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Author: Subject: Thickeners in cleaning solutions - what are they?
RogueRose
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[*] posted on 23-7-2016 at 13:05
Thickeners in cleaning solutions - what are they?


I've used a number of cleaning solutions where the liquid is thicker than normal water and the active ingredient has a fluidity almost identical to water, so there must be something else in the solution. One example is toilet bowl cleaner. Active ingredient is HCl and nothing else is listed but the stuff comes out like a thin syrup (so it sticks to the bowl). I have looked at the MSDS of a number of these products and it doesn't list anything besides HCl.

Does anyone know what may be used to thicken this? Guar gum, Gum arabic, propylene glycol?
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NEMO-Chemistry
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[*] posted on 23-7-2016 at 17:32


Quote: Originally posted by RogueRose  
I've used a number of cleaning solutions where the liquid is thicker than normal water and the active ingredient has a fluidity almost identical to water, so there must be something else in the solution. One example is toilet bowl cleaner. Active ingredient is HCl and nothing else is listed but the stuff comes out like a thin syrup (so it sticks to the bowl). I have looked at the MSDS of a number of these products and it doesn't list anything besides HCl.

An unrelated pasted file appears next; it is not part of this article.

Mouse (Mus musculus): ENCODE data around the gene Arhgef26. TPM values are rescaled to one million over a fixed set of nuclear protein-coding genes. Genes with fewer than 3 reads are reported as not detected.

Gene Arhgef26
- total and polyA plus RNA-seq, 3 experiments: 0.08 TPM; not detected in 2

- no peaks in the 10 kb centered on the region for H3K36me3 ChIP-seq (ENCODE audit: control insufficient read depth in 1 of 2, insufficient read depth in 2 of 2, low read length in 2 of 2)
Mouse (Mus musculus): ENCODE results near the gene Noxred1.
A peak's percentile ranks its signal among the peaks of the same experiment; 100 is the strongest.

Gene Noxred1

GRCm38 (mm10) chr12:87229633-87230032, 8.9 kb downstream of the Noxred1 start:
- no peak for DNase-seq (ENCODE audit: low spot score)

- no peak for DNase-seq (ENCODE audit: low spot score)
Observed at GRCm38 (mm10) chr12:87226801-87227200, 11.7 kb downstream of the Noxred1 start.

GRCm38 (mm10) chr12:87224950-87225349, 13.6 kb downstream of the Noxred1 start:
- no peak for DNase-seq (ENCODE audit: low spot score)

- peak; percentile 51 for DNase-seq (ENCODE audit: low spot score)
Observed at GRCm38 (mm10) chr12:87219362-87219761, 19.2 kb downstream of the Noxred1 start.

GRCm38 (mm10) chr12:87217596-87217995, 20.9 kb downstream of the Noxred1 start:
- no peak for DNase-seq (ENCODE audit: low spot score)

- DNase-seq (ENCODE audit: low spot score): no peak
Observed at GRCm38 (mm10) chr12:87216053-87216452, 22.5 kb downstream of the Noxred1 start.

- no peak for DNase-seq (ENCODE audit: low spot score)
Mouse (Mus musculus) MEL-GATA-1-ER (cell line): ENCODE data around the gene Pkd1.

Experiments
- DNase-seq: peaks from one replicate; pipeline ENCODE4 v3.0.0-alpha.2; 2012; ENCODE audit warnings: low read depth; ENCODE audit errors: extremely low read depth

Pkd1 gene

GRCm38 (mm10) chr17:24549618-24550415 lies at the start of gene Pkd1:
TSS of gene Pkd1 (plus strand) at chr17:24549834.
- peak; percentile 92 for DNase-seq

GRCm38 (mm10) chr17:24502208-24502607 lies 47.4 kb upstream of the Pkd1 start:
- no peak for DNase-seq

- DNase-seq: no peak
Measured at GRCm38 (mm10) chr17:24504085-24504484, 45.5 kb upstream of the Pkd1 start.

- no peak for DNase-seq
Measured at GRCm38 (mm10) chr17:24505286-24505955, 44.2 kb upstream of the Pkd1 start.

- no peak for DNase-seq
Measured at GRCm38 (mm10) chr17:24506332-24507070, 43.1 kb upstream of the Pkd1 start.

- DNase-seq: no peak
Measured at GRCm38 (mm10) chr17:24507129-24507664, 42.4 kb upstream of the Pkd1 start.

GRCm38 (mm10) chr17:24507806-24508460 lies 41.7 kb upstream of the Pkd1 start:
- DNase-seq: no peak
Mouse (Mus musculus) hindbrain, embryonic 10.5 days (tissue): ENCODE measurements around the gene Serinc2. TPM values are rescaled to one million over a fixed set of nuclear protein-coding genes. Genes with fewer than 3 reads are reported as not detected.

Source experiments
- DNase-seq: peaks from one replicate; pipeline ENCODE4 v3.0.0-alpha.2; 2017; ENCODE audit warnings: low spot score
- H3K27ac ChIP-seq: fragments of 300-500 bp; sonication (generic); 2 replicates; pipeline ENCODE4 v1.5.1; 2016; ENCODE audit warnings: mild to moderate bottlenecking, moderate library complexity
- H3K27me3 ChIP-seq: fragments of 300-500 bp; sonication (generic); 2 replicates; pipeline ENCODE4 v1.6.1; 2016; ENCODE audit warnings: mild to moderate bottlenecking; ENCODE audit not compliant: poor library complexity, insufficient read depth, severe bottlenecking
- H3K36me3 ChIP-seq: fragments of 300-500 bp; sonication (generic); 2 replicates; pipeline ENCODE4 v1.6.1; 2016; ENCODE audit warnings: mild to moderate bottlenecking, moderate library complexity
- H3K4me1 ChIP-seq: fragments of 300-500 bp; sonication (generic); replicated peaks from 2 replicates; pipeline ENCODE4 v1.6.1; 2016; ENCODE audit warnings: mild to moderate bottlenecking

Does anyone know what may be used to thicken this? Guar gum, Gum arabic, propylene glycol?


Dont quote me on this but, i think the reason they dont list the ingredients is because if under a certain % the MSD dosnt have to list it and its classed as a minor component.

It can be really annoying at times, for example trying to find out what anti caking agent is used in a table salt, or what else is in washing soda apart from upto90% sodium carbonate.

Thos are two recent ones i have had trouble finding out, the washing soda one is a bit sneaky, i have a feeling its pretty much sodium carbonate and the bit they leave out the MSD is the water!
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violet sin
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[*] posted on 23-7-2016 at 17:55


also consider, if the substance in non-toxic/dangerous, it doesn't have to be listed in a material SAFETY data sheet. many additives are free from the need to disclose and are proprietary in nature. you could ask the company, but I have had HORRIBLE results in that regard. even stating intent, affirming it is a non-business venture and a final offer to personally sign and mail in a non-disclosure document, won't even get a response as to yes or no. But it never hurts to ask, and don't forget to try looking up company patents. in some cases that works nicely.




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argyrium
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[*] posted on 23-7-2016 at 18:37


Some common thickeners are cellulose ethers. Pemulen, xanthan gum, and silicone gels are common in cosmetics.
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RogueRose
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[*] posted on 23-7-2016 at 18:46


Quote: Originally posted by NEMO-Chemistry  
Quote: Originally posted by RogueRose